Sonic Spinball – Review

In a bid to cash in a franchise’s success, creators will often produce spin-off games that are usually inferior in quality to the main releases. Many would argue that these games are simply cheap and awful. However, occasionally you will find spin-offs such as Dr. Mario (1990) and Dr Robotnik’s Mean Bean Machine (1993) that are actually worth owning (although this is likely because the Tetris (1984) like format had already been tried and tested and found to be successful). How would a Sonic themed pinball game fare?

Title screen (screenshot taken by the author)

Sonic the Hedgehog Spinball is cross between a platformer and a pinball game. It was developed by Sega Technical Institute and published by Sega. It was released in 1993 for the Sega Mega Drive and in 1994 for the Game Gear and Master System. It has also had multiple re-releases on the following:

  • Sonic Mega Collection (2002) – GameCube, PlayStation 2, Xbox and PC
  • Sonic’s Ultimate Genesis Collection (2009) – PlayStation 3 and Xbox 360
  • Sega Smash Pack – PC (1999), Dreamcast (2001), and Game Boy Advance (2002)
  • Sonic Gems Collection (2005) – GameCube and PlayStation 2
  • Wii Virtual Console (2007)
  • iOS and Steam (2010)

For this review, I played the Mega Drive version found on the Sonic’s Ultimate Genesis Collection (2009).

Sonic acts like a pinball throughout most of the game (screenshot taken by the author)

Plot

On the Planet Mobius, the evil Dr. Robotnik is putting his latest dastardly scheme into action. He has created the Veg-O-Fortress, a monstrous machine built into Mount Mobius so that it can draw energy from the volcano via the lava flow. His plan is to entrap the wildlife of Planet Mobius and convert them into mindless machines. Knowing that Sonic and his friends may soon try to foil his plans, he has created a Pinball Defense System to protect his latest invention. As Sonic and Tails approach the mountain in their plane, they are shot down. After escaping a watery grave, Sonic must play the Pinball Defense System to destroy the Veg-O-Fortress and save Planet Mobius.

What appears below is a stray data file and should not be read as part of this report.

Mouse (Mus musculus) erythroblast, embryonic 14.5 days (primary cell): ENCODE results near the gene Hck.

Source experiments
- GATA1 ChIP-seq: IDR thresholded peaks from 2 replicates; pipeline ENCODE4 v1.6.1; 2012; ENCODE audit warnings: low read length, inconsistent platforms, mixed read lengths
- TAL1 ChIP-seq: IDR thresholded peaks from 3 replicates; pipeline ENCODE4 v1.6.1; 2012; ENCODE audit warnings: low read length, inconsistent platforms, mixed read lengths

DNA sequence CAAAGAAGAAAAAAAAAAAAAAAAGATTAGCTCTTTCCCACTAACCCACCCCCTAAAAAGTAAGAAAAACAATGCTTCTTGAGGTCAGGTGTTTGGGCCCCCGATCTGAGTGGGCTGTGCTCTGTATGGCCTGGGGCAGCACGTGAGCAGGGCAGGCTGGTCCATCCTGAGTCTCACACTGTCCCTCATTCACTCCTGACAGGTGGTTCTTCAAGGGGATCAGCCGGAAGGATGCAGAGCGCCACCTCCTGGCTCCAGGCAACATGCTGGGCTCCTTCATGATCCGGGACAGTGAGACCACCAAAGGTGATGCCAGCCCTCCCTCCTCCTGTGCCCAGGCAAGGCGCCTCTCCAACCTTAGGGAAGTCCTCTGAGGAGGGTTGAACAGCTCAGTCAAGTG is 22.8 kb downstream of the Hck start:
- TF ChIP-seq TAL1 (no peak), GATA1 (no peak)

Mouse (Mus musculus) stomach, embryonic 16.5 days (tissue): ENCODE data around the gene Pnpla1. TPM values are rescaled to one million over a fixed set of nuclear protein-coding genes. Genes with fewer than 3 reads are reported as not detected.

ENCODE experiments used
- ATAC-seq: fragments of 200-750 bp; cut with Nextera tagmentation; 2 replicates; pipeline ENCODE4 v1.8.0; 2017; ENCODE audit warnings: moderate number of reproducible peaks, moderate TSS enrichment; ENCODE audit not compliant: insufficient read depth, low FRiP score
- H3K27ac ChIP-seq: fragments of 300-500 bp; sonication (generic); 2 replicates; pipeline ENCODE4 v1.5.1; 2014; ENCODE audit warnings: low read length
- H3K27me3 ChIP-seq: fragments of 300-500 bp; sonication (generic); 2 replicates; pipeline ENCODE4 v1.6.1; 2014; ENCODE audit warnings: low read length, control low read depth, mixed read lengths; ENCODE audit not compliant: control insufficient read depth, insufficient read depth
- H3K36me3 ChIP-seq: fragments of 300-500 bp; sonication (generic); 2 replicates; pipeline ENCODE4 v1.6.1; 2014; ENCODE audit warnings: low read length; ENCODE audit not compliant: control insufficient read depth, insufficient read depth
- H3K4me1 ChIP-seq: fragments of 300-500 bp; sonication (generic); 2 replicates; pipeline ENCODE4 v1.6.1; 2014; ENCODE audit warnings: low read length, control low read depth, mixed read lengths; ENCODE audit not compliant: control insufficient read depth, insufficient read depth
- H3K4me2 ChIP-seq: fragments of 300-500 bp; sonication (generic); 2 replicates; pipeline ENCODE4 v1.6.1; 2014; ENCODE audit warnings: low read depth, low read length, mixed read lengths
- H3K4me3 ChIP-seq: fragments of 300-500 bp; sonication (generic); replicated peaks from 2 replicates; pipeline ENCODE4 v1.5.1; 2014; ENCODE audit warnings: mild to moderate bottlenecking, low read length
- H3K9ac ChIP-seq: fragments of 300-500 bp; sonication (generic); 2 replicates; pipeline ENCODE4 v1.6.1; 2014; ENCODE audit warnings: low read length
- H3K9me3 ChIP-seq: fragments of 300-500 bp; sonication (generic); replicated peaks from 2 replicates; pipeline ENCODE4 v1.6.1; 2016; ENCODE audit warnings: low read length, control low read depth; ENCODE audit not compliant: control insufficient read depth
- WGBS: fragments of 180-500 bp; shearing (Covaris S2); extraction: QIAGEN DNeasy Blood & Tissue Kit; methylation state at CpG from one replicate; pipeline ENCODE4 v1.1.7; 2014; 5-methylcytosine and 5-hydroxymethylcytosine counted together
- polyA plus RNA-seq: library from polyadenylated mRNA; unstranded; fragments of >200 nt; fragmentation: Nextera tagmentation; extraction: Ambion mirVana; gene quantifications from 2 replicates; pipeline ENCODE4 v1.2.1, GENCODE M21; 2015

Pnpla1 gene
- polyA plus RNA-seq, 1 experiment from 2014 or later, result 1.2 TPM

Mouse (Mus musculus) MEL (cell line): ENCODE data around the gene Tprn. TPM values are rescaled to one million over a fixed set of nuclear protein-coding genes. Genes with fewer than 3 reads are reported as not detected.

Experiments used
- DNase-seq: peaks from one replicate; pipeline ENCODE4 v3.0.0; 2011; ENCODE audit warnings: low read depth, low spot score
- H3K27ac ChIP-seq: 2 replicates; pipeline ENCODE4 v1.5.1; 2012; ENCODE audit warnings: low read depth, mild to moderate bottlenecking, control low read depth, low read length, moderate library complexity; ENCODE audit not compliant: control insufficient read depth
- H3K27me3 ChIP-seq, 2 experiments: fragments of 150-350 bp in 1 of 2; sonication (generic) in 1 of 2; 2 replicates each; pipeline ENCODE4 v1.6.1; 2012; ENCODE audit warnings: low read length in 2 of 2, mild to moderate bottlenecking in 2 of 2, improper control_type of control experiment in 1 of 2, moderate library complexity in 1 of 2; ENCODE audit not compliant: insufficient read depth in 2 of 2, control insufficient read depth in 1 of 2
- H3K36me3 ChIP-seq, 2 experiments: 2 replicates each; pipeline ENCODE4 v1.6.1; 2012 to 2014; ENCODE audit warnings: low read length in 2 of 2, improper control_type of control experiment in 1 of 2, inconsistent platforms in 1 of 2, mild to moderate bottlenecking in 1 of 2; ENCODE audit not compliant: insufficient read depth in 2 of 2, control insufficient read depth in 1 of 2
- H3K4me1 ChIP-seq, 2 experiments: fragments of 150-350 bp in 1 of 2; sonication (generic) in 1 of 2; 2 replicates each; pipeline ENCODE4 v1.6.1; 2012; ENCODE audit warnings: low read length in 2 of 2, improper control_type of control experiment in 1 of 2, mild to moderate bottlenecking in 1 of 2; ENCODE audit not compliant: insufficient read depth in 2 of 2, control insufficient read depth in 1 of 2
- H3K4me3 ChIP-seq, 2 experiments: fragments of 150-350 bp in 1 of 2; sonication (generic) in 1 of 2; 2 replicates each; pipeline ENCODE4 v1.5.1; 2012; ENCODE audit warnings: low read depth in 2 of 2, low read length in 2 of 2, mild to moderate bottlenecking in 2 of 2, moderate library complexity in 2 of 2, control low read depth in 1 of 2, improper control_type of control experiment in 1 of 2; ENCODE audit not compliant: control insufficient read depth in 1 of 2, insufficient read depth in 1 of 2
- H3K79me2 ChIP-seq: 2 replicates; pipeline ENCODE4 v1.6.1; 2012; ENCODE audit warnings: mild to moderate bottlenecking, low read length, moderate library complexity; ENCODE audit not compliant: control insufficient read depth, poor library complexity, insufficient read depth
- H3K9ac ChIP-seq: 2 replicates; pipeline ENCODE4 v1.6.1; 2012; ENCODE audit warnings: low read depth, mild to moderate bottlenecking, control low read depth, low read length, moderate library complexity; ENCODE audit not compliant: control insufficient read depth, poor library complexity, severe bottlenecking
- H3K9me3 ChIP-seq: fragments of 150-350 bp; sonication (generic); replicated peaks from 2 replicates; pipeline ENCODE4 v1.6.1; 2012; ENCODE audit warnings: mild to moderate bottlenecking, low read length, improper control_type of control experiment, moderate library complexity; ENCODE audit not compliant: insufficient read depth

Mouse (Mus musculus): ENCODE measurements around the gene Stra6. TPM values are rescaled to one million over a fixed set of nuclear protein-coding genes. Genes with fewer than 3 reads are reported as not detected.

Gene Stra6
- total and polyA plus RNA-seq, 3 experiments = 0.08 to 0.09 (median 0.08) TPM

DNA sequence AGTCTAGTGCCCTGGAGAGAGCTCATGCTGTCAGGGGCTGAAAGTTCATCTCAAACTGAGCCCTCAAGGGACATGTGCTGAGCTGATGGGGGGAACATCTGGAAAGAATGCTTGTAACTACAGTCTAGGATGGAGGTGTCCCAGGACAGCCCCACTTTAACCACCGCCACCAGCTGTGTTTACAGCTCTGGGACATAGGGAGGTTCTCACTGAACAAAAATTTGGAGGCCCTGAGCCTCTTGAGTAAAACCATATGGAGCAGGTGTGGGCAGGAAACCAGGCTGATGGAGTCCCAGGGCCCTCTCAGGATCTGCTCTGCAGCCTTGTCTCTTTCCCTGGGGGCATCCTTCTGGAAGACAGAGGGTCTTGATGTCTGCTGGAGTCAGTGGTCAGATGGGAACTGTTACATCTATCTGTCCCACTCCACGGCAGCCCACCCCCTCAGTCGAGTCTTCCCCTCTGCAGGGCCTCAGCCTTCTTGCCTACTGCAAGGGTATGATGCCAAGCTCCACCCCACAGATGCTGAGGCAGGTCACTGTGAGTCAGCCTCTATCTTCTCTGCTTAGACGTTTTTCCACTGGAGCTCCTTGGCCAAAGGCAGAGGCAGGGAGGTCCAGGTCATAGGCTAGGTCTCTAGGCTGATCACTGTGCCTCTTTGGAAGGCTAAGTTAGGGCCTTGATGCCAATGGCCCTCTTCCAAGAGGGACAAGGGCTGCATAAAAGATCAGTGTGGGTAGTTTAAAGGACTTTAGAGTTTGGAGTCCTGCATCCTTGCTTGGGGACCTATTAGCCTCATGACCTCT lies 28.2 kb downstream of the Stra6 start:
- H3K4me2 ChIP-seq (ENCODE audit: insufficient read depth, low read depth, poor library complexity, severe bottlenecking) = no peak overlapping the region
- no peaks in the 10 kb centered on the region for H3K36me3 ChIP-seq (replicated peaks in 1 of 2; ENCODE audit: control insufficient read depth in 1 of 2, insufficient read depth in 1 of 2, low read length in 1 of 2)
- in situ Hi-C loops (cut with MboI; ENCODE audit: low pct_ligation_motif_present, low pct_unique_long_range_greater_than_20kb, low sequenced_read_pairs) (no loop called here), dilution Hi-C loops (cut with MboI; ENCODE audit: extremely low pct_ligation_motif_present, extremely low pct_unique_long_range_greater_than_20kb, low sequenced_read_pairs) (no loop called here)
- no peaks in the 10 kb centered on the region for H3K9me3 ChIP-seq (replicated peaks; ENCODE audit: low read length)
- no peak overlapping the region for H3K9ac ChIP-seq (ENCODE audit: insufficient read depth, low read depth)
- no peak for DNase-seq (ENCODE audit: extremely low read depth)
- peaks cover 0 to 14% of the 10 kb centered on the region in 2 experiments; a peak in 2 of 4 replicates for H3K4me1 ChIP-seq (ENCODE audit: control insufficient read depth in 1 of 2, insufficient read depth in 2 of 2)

Although I think Sonic’s moving reflection is good, these bonus stages are a bit pointless (no pun intended) (screenshot taken by the author)

Gameplay

The levels are designed to simulate a pinball machine. You control Sonic and although he acts like a pinball for most of the game, there are times when you can walk/run. The aim of the game is to collect the Chaos Emeralds which will destabilize Mount Mobius and destroy the Veg-O-Fortress. After gaining all the Chaos Emeralds from one level, you must then fight and destroy one of Robotnik’s many boss machines.

There are only four levels:

The Toxic Caves – This is where Robotnik dumps his industrial waste. When you gain the Chaos Emeralds, Scorpius awaits. 

Lava Powerhouse – The heart of the Veg-O-Fortress where the lava-powered generators lie.

The Machine – This is where the inhabitants of Planet Mobius are held captive and where they are transformed into machines.

Showdown – Grab the last of the Chaos Emeralds and flee before the Veg-O-Fortress explodes.

At the end of every level, Sonic will enter a bonus stage which is also designed like a pinball machine. but where the view is different, and the object is to simply score as many points until you lose all three balls.

Up to four players can join in the fun but like pinball machines in real life, each player must wait their turn until the previous player loses a ball (Sonic dies).

The game also features some play firming elements too (screenshot taken by the author)

How Does It Handle?

Sonic’s move set is the same as it would have been in Sonic the Hedgehog 2, in that can still do the Spin Dash. However, when falling off an edge, Sonic will perform a Cliffhanger Flip that allows him to pull himself to safety. You can even control Sonic’s trajectory to a certain extent. For example, if he is falling back to the flippers, you can press left or right to make him veer in that direction which is incredibly helpful at times.